Engineering Skills Shortage – Urgent Fix Needed

Engineering Girl

A million new engineers and technicians needed to aid economic revival

What has caused this engineering skills gap?

It all begins with school. Not enough children in education are studying the right STEM (science, technology, engineering and maths) subjects to lead through into a career in engineering. The result, you guessed it, is an Engineering skills shortage. If this is not resolved the talent for these subjects could soon run out. It seems that the teaching programmes for these subjects are archaic, unorganised and do not appeal to the youth of today. Enter the Tomorrow’s Engineers programme, which helps students place what they have learnt in the classroom into the world around them. With engineering companies strongly being urged to join in this initiative it should also offer opportunities for careers in engineering. Now that is a start.

How are we going to fill the skills gap?

Well, hello ladies. Despite the shortage of engineers and technicians, women don’t even account for 10% of this sector’s workforce. In fact, the UK has the lowest proportion of women in engineering in Europe. In order to tackle the crises that is due to hit us as a result of the skills shortage in science and engineering it is imperative that we inspire and invigorate girls to pursue a career in this arena. But how?

Unconscious biases certainly doesn’t make this a simple task. Many teachers and parents simply can’t help but discourage girls from following the path to a career in engineering.  To add to that it is mainly boys who are being targeted and encouraged into engineering. There are many organisations and initiatives who’s aim is to change these sterotypes:

WES – Womens Engineering Society. They have been inspiring women in engineering for 95 years by promoting careers in the industry and supporting companies with gender diversity. The collective voice for women engineers.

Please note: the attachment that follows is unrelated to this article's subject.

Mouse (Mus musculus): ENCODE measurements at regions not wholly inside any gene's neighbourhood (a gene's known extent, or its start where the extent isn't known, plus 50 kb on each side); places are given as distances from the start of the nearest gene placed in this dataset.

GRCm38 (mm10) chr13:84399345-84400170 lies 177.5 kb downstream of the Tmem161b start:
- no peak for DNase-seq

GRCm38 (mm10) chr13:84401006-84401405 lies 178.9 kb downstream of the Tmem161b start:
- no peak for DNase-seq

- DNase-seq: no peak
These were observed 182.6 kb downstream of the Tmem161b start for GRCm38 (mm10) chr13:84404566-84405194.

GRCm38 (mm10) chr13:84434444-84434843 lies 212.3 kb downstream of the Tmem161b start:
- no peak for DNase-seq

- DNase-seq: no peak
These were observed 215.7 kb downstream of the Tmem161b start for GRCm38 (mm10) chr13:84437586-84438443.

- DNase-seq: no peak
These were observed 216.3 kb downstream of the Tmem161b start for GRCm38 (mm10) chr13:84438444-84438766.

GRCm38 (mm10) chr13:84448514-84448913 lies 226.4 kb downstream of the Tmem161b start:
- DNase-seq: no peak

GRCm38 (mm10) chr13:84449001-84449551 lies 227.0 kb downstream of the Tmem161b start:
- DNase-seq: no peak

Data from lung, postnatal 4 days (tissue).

NWED – National Women in Engineering Day. This is an annual event with a  day dedicated to raising the profile and celebrating the achievements of women in engineering.

IEEE WIE – Women in Engineering. “The mission of IEEE WIE is to facilitate the global recruitment and retention of women in technical disciplines. IEEE WIE envisions a vibrant community of IEEE women and men collectively using their diverse talents to innovate for the benefit of humanity”

WISE – This organisation encourages women and girls to study and build a career in STEM. Their mission is to get 1 million more women into the UK STEM workforce.

All of these initiatives and organisations would agree that it is crucial to encourage girls to study the STEM subjects as well as to provide them with accessible female role models in industry.  On the flip-side it is just as important to make businesses aware of the benefits of a diverse workforce. Not only for reasons of equality but to reduce the engineering skills gap and create environments of better decision making that will lead to a superior product.

Equally, it is important to make people aware of the benefits of a diverse workforce, not just for the purposes of inclusion and equality or to plug the skills gap but because it will result in better decision-making and, almost certainly, a superior product.

Over the next few years as a result of improved STEM education and an increase in apprenticeships we could see the females designing aircraft, supervising the construction of buildings, designing mechanical devices and maybe even metal spinning or component assembly.



About the Author

Jackie Wakefield – Learned BloggerFind Jackie on Google +

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